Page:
This Userguide will demonstrate measurement of enzyme activity using the Eppendorf BioSpectrometer. In order
to optimize the measurement process, preliminary measurements were performed using the method “single Λ
continuous”. The actual activity measurements were then performed based on these results. Enzyme activities were
determined via linear regression.
For the measurements, a coupled reaction of a hexokinase and a glucose-6-phosphate-dehydrogenase from the
baker’s yeast ‚ was used. Since the Eppendorf BioSpectrometer kinetic is equipped with a temperature controlled
cuvette chamber, temperature dependence of this reaction could also be demonstrated. The highest activity was
detected at 37 °C.
In order to demonstrate the development of a measurement method for a colorimetric assay in the Eppendorf BioSpectrometer, Ponceau-S was scanned across a range of wavelengths from 220 nm to 800 nm to determine its absorbance maxima. Using the novel analysis methods available on the Eppendorf BioSpectrometer, a maximum could be detected at 498 nm using the Eppendorf “SpectraZoom” function.
For the colorimetric assay, a standard curve was generated using Ponceau-S as an example, and measurements were performed. Subsequently, this programmed standard curve was used to calculate an unknown sample concentration.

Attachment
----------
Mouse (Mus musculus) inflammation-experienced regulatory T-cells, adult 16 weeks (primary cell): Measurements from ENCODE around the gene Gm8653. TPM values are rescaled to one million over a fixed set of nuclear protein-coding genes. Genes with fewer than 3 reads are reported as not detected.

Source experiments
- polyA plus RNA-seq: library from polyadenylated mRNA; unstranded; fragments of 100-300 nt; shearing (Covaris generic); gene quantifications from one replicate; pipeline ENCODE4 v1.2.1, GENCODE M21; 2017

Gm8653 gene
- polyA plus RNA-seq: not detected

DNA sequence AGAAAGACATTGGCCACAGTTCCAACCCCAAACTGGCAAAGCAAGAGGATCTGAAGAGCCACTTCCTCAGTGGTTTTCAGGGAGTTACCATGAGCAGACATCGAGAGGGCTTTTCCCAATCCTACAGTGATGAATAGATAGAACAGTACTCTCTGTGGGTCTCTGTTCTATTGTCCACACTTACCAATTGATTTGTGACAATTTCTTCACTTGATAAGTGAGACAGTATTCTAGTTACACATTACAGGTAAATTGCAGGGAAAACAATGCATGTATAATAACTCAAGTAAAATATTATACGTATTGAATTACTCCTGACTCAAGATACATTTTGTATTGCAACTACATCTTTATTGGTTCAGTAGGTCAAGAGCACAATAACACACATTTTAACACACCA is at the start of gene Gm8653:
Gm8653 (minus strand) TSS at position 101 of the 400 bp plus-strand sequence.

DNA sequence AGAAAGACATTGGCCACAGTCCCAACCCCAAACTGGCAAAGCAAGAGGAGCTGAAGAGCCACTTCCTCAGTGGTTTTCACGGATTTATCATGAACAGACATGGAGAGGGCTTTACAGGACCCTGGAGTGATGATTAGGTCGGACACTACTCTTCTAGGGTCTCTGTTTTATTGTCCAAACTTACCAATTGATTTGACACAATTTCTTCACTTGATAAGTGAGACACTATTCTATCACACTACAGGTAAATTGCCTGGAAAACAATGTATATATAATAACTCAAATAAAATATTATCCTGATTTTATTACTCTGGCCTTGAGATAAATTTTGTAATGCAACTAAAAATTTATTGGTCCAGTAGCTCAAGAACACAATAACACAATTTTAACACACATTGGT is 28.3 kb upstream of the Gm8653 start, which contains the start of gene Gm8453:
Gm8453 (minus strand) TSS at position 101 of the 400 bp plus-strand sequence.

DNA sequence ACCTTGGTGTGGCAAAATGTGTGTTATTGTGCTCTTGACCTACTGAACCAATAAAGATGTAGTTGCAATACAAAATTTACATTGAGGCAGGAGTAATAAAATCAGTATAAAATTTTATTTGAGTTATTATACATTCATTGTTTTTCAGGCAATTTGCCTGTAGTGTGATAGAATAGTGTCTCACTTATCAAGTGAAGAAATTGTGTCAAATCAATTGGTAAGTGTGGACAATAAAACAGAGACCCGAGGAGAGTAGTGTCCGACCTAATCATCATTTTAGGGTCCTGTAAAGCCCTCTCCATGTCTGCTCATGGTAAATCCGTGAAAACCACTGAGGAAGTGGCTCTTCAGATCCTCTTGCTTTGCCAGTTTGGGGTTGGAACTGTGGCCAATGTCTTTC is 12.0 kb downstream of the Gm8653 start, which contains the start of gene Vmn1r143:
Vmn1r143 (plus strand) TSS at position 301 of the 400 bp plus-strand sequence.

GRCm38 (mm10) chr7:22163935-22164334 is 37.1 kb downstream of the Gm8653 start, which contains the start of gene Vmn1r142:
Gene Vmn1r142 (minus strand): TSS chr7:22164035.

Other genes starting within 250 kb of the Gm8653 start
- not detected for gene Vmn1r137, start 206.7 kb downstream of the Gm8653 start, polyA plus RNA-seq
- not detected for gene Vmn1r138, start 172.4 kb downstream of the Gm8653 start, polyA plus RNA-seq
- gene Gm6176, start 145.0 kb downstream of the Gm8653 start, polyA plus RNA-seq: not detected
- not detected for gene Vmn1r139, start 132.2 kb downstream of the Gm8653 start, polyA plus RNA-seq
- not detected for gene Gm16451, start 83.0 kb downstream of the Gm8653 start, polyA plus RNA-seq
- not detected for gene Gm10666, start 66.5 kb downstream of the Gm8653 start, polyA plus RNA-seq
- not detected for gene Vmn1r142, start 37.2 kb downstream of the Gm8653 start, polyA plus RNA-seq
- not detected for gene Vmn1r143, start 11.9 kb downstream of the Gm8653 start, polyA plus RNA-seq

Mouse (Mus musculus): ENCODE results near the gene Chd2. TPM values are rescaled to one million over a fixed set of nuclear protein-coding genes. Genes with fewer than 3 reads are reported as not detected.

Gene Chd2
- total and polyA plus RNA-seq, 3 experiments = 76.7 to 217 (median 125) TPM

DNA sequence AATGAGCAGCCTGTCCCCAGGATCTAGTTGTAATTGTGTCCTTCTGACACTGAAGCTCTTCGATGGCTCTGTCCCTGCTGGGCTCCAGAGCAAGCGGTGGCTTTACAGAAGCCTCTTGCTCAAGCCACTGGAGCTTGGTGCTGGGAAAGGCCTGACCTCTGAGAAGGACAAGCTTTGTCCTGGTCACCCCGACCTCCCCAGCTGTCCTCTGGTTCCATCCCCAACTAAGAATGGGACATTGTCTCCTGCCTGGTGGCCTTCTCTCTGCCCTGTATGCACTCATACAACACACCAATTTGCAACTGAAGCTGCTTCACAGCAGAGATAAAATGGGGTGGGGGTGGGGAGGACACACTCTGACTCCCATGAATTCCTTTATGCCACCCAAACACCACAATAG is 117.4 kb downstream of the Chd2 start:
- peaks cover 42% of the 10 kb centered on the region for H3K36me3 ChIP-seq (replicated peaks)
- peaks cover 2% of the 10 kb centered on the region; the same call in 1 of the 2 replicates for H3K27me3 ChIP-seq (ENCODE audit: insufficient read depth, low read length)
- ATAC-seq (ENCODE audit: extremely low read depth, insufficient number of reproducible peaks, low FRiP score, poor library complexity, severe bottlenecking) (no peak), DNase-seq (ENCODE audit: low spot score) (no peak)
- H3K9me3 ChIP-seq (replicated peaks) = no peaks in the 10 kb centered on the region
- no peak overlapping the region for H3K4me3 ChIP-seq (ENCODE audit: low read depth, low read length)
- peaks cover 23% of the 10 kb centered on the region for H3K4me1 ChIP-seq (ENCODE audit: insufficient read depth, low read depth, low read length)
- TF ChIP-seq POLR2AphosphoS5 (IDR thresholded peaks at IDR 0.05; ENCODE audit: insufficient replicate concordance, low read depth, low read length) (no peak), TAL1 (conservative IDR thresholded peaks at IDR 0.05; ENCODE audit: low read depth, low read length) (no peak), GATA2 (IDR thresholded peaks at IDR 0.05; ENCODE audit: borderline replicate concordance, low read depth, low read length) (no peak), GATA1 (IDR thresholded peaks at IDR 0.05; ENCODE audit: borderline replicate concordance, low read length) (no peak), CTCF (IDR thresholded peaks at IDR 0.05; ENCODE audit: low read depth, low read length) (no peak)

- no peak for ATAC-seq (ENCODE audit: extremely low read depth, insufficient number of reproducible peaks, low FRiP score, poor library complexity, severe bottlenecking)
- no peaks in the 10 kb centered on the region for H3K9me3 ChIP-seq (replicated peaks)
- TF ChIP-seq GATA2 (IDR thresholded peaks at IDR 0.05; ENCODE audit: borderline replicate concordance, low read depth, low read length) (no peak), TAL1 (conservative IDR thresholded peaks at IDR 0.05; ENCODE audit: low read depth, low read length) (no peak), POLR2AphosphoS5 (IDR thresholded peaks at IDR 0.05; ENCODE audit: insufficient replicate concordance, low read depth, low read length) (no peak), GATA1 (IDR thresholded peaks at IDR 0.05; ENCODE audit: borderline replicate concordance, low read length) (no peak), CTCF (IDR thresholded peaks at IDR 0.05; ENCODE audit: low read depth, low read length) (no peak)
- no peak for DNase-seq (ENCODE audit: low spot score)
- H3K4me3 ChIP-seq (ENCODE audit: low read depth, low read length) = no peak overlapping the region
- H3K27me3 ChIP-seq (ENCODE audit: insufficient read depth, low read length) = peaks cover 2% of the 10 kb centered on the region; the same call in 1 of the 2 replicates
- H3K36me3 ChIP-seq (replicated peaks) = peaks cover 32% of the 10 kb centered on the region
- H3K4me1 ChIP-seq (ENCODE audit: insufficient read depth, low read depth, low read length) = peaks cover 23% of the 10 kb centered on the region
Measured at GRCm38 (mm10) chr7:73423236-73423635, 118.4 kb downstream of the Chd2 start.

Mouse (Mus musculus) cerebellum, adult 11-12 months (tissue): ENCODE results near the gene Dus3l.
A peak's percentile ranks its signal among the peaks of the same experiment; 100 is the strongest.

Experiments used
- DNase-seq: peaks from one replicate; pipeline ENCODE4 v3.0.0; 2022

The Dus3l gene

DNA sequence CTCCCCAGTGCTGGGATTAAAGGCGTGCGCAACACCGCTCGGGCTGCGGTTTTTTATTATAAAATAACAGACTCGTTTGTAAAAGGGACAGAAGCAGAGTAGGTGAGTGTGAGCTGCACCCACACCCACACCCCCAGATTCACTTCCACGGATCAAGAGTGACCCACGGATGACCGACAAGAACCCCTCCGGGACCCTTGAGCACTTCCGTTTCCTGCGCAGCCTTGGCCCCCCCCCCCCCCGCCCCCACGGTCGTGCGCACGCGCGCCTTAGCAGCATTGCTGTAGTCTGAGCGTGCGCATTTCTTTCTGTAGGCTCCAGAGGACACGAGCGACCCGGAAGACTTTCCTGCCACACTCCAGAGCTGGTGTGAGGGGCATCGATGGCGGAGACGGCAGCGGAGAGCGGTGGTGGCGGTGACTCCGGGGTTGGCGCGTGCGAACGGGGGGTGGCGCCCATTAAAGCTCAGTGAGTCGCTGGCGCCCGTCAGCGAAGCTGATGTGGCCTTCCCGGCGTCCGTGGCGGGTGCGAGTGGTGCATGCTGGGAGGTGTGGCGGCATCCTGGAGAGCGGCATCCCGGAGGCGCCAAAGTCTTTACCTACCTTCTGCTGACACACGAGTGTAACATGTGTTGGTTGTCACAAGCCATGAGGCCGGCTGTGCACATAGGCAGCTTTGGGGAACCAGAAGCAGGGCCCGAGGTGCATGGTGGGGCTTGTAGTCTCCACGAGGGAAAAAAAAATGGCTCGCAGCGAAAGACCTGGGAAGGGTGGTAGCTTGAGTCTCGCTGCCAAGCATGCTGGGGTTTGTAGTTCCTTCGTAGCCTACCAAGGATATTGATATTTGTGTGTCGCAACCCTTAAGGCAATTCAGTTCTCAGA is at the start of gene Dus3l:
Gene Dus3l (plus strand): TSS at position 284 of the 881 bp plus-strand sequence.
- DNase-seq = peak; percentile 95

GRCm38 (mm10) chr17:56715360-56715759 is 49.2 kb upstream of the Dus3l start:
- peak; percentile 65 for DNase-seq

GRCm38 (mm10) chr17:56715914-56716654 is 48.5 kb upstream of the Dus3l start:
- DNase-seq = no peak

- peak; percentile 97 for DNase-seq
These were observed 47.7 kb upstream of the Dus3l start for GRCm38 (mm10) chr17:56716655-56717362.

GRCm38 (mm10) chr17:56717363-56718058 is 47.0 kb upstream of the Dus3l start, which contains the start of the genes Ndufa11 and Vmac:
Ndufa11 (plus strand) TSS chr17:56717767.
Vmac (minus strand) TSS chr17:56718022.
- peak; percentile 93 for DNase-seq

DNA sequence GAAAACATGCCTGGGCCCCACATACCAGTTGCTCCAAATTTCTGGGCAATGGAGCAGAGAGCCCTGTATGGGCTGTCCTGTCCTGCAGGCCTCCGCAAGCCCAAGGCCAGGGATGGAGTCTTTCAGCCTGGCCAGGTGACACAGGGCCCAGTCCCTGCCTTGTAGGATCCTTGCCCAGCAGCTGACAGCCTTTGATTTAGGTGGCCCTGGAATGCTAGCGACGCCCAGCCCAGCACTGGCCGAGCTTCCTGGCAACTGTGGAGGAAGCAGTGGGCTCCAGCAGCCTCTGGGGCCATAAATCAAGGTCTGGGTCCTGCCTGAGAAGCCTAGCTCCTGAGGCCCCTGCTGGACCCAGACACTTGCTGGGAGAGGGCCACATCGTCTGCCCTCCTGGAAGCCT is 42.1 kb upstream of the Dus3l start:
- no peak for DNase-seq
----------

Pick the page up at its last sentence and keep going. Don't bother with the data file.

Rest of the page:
Fluorescence allows more sensitive and more specific
determination of nucleic acids than the conventional
method of UV-VIS spectroscopy. The present article
describes quantification of dsDNA using the fluorescent
dye PicoGreen®, with special focus on the preparation
of samples for measurement in the Eppendorf
BioSpectrometer, as well as the details of programming.
The methods PicoGreen and PicoGreen-“short” are
compared experimentally. Even though the method
PicoGreen-“short” was measured using only 2
standards, high analytical accuracy was observed.
Photometric measurement of turbidity for the purpose
of determining cell density in a bacterial suspension is
a basic method in every molecular biology laboratory.
In addition to consumption of single use cuvettes and
pipette tips, reduction of the culture volume is an effect
of frequent sample removal and subsequent disposal for
the purpose of measurement.
The present work will show that the alternative use of a
fiber optic probe, which operates without consumables
and without reduction of the bacterial suspension, in
combination with the Eppendorf BioSpectrometer, yields
comparable results and thus presents a good alternative
to a common measurement method.